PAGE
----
Hurray! Huzzah! At last!! I finally have a time lapse video.
On the Grand Canyon photo shoot in February, Moose Peterson encouraged us to shoot time lapse sequences. My Nikon D800 has a built-in intervalometer which allows the user to set the camera on a tripod and shoot a series of photographs at specified intervals for a specified period of time. We were all excited to see the results of our time lapse sequences but sadly, I was the only participant who failed to get the time lapse sequence to work properly after post processing. I tried it again a couple of days later. Again, with no results. I inquired of Moose about it but didn’t have him review my attempts. I tried several times upon my return to get the time lapse up and running, but again, no luck. Moose sent out a post workshop e-mail with specific instructions for me to create the time lapse. Again, nothing. I stopped trying after a couple of weeks due to a combination of frustration and annoyance. In addition, Famous Mo’s was about to open so I set the project aside until yesterday when I had some time. I took a few minutes to review Moose’s instructions. I did everything correctly, but, my unfamiliarity with Photoshop was actually my undoing. Only yesterday did I see the attempted results in the Layers view, where I should have been all along but wasn’t. If I had been, I would have discovered while I was still in the Grand Canyon, that my version of Photoshop, CS5.1, does not support video; only CS 5.1 Extended (and later versions) does. A tiny dialog box popped up to tell me I couldn’t do it even though it allowed every other step that made it seem as if I were going to produce an actual video.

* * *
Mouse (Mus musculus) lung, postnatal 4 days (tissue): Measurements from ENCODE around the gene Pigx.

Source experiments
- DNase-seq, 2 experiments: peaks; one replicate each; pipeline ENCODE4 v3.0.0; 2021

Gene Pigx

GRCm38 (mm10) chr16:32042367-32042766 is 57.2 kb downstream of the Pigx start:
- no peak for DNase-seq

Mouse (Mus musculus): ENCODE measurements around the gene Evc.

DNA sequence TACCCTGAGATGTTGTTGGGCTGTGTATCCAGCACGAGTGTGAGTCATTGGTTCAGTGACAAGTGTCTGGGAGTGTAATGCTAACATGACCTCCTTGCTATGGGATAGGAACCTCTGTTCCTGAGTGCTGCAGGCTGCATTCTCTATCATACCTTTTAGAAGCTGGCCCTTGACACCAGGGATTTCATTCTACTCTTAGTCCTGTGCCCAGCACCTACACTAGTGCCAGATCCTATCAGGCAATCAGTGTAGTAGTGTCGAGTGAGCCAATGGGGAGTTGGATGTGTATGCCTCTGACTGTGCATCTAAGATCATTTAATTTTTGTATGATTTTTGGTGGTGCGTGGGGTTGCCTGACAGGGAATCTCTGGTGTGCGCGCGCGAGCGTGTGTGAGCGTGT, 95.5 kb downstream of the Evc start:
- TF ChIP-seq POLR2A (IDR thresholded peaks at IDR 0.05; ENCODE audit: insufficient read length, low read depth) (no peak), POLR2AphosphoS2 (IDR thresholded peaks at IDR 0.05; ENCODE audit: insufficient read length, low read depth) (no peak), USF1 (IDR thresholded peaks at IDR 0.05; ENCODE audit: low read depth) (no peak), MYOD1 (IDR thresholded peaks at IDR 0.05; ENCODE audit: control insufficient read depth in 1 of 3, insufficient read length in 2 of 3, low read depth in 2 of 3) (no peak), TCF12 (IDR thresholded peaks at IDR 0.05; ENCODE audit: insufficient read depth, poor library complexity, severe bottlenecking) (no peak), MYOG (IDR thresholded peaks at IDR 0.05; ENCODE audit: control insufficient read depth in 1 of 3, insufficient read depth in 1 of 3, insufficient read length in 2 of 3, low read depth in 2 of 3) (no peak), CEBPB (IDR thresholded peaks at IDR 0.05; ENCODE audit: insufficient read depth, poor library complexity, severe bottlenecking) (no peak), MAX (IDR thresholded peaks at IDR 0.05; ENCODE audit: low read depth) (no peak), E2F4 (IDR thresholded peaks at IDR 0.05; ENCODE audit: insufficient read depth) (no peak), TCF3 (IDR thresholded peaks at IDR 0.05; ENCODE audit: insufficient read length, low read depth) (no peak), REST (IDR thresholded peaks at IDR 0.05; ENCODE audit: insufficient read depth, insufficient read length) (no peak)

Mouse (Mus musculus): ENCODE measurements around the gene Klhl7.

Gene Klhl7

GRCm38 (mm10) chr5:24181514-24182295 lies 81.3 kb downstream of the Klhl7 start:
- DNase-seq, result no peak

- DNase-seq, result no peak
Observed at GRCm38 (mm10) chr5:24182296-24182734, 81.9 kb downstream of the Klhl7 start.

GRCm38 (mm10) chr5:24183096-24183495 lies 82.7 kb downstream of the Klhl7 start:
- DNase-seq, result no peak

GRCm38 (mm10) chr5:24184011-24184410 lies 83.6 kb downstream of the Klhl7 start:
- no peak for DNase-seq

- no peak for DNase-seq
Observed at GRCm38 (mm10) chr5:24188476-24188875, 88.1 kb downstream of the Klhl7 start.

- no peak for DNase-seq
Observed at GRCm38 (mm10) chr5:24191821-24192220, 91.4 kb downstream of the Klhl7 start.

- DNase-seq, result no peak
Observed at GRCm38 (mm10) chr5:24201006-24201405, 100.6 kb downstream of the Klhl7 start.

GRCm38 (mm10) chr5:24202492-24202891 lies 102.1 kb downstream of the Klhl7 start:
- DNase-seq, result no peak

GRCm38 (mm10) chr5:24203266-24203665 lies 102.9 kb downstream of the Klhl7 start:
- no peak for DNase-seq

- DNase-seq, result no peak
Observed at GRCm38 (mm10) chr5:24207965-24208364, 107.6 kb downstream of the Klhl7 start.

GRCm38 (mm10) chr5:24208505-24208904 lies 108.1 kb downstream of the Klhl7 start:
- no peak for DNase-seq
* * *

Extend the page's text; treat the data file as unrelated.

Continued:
There had to be another way to create time lapse video and it occurred to me that using the Slide Show feature in Lightroom could be the answer, and it was. After a few false starts, I found a Lightroom preset that allowed me to show 15 frames per second in a slide show. I saved it as a high resolution file and am thrilled that I finally have one of two time lapse sequences that I took in the canyon. Now I can’t wait to process the other sequence.
I took this time lapse starting late in the afternoon of February 24. The camera took the first shot at 4:19PM and the last shot at 6:26PM. This sequence was a long time coming. And because I saved it as a high resolution file, it took almost as much time to save the file as it did to take the photographs. The next project is to set this to music. . .Ferde Grofé’s Grand Canyon Suite perhaps? It’s too bad I didn’t photograph any donkeys ambling down into the canyon which would have fit perfectly with the Donkey Serenade movement of the Suite. On the snowiest and wettest day of our workshop, we did see a miserable looking group of tourists, all dressed in yellow slickers and perched atop jerking donkeys as they headed down into the canyon abyss, hanging on for dear life and probably praying that those donkeys were sure-footed enough to keep them safe. No one from our group took a photograph of them.